First Solar's (NASDAQ:FSLR) slow deterioration continued in the second quarter as financial results exhibited a steady decline. Revenue fell 45.7% from a year ago to $519.8 million, and net income dropped 69.7% to $33.6 million, or $0.38 per share.

To make matters worse, the company lowered both full-year guidance to a sales range of $3.6 billion-$3.8 billion, down $200 million, and earnings per share to a range of $3.50-$4.00, down $0.50 from three months ago. The earnings figure includes an equity offering and General Electric's (NYSE:GE) shares, which I'll cover in a moment.  

Backlog has fallen 400 MW this year to 2.2 GW (before an acquisition), capacity utilization is only 75%, and cost per watt of $0.67 is higher than many Chinese manufacturers are selling panels for these days. These trends are in stark contrast to those of industry peer SunPower (NASDAQ:SPWR), who just last week blew its own expectations out of the water, raised guidance, and said it will run at capacity for the next 18 months at least.

General Electric comes aboard
There were two big announcements from First Solar that the company hopes will help its future outlook. It bought General Electric's solar technology for 1.75 million shares of stock, and plans to incorporate that technology into future products.  

What's curious about this move is that GE basically gave up on thin-film solar a year ago when it became apparent that it couldn't compete with polysilicon solar on price or efficiency. Now, First Solar is doubling down on technology that's falling behind the competition and is at the core of its problems.  

A systems developer and little more
What First Solar has become is a systems developer with a dying module business. That's why the acquisition of a 1.5-GW pipeline of U.S. and Mexico projects from Element Power is actually a bigger deal than the GE acquisition. GE has become a systems builder with virtually no panel sales outside of its own systems, so First Solar needs that acquired pipeline just to stay busy.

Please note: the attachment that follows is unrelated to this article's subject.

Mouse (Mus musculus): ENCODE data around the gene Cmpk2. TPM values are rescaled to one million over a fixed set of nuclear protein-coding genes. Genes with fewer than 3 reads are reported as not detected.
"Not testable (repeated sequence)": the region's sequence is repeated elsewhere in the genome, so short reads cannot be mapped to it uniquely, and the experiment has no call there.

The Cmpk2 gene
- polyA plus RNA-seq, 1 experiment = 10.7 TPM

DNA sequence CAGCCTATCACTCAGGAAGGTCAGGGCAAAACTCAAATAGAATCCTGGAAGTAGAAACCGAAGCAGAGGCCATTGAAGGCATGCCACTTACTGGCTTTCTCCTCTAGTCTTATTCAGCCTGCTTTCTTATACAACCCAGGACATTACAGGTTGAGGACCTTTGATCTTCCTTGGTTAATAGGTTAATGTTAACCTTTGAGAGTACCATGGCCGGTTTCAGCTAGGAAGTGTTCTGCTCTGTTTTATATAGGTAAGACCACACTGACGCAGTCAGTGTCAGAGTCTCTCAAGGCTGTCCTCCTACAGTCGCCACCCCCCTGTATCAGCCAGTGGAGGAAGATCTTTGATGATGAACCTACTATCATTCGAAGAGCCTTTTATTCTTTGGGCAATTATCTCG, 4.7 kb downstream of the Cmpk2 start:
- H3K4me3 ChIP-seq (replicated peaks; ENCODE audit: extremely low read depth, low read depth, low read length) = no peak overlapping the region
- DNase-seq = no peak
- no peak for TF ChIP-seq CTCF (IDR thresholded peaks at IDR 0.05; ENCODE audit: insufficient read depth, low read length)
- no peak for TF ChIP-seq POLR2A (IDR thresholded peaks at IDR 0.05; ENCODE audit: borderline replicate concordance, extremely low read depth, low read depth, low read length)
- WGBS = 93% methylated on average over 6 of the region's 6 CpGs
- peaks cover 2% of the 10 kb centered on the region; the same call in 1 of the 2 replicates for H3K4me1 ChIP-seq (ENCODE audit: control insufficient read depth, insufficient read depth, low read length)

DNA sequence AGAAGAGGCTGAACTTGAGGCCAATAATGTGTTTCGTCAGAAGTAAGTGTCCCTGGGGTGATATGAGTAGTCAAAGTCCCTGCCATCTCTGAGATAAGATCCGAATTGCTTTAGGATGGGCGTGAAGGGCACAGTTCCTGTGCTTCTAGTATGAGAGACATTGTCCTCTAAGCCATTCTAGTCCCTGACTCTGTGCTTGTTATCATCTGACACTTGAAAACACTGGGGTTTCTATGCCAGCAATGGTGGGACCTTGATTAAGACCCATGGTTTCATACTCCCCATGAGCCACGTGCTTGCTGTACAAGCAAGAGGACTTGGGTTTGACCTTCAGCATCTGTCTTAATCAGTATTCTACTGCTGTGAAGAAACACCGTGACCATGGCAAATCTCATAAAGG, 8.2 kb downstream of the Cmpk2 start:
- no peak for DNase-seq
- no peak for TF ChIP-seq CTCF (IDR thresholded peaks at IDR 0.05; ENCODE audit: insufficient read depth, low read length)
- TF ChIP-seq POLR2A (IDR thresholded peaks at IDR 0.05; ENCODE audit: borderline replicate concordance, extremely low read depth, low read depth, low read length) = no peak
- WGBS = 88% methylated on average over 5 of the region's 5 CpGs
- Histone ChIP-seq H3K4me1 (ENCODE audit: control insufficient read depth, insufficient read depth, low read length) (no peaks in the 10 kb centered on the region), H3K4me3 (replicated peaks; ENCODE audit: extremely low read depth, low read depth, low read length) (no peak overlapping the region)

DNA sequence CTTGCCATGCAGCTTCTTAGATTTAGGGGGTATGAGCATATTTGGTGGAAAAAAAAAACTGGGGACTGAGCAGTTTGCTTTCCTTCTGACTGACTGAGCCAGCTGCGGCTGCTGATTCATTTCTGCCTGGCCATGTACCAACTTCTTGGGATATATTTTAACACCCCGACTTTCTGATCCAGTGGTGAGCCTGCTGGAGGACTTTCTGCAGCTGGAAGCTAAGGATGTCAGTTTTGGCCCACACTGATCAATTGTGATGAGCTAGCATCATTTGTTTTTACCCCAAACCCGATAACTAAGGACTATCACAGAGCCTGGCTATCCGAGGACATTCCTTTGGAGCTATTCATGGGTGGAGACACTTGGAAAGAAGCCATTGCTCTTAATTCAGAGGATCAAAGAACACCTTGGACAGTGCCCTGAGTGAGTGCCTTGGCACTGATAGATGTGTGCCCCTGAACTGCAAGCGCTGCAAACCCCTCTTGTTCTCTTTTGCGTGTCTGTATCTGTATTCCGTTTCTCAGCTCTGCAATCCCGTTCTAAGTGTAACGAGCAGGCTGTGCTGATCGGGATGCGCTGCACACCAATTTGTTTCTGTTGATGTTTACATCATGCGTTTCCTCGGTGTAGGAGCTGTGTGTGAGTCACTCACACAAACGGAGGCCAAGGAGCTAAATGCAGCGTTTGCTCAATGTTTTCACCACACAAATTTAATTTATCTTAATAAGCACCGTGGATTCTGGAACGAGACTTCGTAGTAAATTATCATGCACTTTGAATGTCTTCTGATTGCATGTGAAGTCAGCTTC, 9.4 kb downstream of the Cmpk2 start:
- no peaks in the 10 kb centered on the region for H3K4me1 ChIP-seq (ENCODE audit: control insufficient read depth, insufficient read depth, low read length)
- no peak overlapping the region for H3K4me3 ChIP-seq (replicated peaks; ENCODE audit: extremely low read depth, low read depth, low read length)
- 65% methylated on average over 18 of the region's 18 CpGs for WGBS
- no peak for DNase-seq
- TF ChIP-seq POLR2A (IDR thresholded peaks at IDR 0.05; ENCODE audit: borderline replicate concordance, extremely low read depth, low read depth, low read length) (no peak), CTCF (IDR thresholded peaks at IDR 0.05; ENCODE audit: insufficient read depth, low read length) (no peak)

The solar picture is becoming clear
Don't read into the massive solar sell-off today because First Solar's troubles are not the industry's troubles. First Solar is using technology that's far less efficient than the polysilicon used by competition and is therefore seeing fewer sales and less-profitable system sales. In contrast, SunPower is seeing higher sales in Japan, the U.S., and Europe because it has a highly efficient module that's becoming more cost-effective every quarter.

First Solar is also blocked out of the leasing business that's made SolarCity (NASDAQ:SCTY) a market darling and brought more demand to SunPower. Both companies are using more efficient panels than those First Solar builds and they are less costly per unit of energy. Even with GE's technology, First Solar won't be competitive in this space and will continue to fall behind.

The faster First Solar drops its panel business and becomes a systems developer the better. Otherwise it will continue to see floundering results and die a slow death in the solar business.

Fool contributor Travis Hoium manages an account that owns shares of SunPower and personally owns shares and has the following options: long January 2015 $5 calls on SunPower, long January 2015 $7 calls on SunPower, long January 2015 $15 calls on SunPower, long January 2015 $25 calls on SunPower, and long January 2015 $40 calls on SunPower. The Motley Fool owns shares of General Electric Company. Try any of our Foolish newsletter services free for 30 days. We Fools may not all hold the same opinions, but we all believe that considering a diverse range of insights makes us better investors. The Motley Fool has a disclosure policy.